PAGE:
I did find an interesting website called Animation Physics that offers a large number of handouts covering details of real-world physics and their application to animation. It's incredibly heavy reading and very, very mathematical. Their handout on the physics of timing and spacing refers specifically to dropping and bouncing balls of varying types. It's very heavy stuff, with lots of precise formulae and calculations regarding drop speed and air resistance etc. I wasn't able to make complete sense of it but I did manage to pick out a few key pointers that I thought would be useful:
The spacing between poses of a falling object can be calculated using a principle called "the odd rule." Basically, it means that the spacing of the object will increase following a ratio of 1:3:5:7:9:11. So, following the first pose (or drawing, whatever) the second will be spaced three times as far, then 5 times, then 7, etc. etc.
To be totally honest, it sounds really convulted and confusing and mathematical - I think, to really dumb it down, what it's saying is "make sure a falling object gets faster." Which makes those last two paragraphs completely redundant. Oh well.
The tutorial does come bundled with some lovely reference clips however, including some rather excellent footage of a ball being dropped in slow motion:
It's fair to assume that it's probably not a tennis ball - it looks like one, but doesn't bounce as high as you'd expect one to. It only reaches a third of its initial height, when tennis balls tend to reach around half their original height (as shown in the videos below.) It is useful for analysing overall drop speed and spacing, however!
There's an astonishing lack of bouncing tennis balls online, but after a bit of digging I was able to unearth a couple of other decent clips:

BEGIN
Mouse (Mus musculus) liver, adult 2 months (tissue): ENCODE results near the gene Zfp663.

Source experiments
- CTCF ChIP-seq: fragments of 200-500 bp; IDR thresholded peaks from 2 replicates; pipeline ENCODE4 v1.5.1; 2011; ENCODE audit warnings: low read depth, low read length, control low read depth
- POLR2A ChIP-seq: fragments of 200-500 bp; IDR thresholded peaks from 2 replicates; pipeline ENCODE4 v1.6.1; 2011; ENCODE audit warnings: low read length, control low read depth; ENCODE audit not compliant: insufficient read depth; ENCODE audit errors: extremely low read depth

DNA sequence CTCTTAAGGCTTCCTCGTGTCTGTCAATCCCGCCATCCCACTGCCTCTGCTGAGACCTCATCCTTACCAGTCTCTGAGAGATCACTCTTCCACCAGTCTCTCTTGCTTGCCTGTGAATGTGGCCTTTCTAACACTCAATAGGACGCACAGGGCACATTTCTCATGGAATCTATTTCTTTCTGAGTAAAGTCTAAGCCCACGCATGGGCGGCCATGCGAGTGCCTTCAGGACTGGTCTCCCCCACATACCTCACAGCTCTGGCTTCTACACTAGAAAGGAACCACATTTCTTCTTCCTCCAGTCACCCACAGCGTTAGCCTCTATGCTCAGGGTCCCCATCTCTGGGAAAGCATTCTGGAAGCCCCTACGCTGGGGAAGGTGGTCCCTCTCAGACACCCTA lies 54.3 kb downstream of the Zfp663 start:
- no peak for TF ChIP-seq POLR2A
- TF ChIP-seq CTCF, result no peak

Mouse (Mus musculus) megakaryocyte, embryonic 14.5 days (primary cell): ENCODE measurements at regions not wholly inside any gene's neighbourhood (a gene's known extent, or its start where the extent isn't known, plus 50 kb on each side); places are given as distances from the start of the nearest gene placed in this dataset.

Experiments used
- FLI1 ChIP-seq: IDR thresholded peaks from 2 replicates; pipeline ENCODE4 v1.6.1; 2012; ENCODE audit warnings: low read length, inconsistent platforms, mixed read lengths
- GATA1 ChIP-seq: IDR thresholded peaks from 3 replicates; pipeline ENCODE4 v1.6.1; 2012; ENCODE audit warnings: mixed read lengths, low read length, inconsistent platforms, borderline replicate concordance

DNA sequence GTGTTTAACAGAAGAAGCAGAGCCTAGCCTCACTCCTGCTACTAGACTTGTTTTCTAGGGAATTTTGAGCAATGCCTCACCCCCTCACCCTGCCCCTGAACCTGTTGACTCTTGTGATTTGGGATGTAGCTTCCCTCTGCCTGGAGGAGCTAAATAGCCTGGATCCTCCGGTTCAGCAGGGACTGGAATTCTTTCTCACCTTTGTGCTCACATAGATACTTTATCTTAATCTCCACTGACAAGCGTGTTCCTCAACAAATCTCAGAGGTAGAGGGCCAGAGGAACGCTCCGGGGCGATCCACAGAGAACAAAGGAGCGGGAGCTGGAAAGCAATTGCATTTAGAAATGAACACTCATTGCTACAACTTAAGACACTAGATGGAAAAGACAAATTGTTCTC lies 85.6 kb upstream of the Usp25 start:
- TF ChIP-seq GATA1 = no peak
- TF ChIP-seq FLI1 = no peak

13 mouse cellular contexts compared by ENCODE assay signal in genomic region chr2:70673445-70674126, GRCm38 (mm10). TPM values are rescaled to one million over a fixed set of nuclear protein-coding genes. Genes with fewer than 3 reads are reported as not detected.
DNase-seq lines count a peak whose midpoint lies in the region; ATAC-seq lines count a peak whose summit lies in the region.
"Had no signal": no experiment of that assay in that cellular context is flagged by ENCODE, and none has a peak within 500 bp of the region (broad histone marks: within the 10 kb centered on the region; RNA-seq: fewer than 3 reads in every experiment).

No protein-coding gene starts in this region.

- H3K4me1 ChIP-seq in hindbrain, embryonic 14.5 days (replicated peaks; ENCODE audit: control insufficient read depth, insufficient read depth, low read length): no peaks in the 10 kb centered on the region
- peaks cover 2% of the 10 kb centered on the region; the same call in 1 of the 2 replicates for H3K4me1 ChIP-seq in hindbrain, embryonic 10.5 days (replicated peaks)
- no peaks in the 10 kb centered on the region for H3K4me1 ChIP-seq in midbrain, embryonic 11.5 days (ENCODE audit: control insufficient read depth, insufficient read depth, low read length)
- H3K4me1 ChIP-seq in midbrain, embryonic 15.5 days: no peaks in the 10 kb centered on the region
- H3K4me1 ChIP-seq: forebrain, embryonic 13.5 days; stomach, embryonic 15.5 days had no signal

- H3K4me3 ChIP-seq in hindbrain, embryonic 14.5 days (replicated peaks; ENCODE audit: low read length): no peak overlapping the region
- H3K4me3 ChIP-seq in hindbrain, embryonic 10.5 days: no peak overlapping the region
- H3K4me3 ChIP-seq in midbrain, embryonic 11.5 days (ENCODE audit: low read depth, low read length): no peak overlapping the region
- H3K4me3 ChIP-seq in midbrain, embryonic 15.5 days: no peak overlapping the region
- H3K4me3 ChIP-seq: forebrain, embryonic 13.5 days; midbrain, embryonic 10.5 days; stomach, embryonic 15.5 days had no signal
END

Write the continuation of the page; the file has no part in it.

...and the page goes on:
This one is particularly interesting as it breaks down the speed of the ball's drop in a fair amount of detail. The video highlights the fact that the ball loses half of its height with each successive bounce - it's dropped from a height of 2 metres, which means that with each bounce it would hit 1 metre, 1/2 metre, 1/4 metre, 1/8 metre and so on until its energy is exhausted.
The height isn't specified in this video, but if we assume that it's also dropped from about 2 metres we can again see that the ball's height is roughly halved with each bounce. The ball bounces around 6 times until its energy is completely depleted and it comes to a rest. The ball takes around 16 frames to drop from its apex (peak) and hit the floor - using this as a basis we could assume that a ball dropped from 1 metre would take around 12 frames (half a second) to hit the floor. Giving the ball 4 -5 bounces until its energy is depleted would make the total time around 2 - 2 1/2 seconds (about 50 frames).
I'm starting to sound very mathematical, but I'm just using this as a rough guide to get me started, a basis to work from - I'd imagine that the final animation will end up deviating from these times somewhat! What's physically correct in reality doesn't necessarily look good on screen. A lot of the timings will be tweaked by eye in order to avoid getting something stiff and a bit lifeless.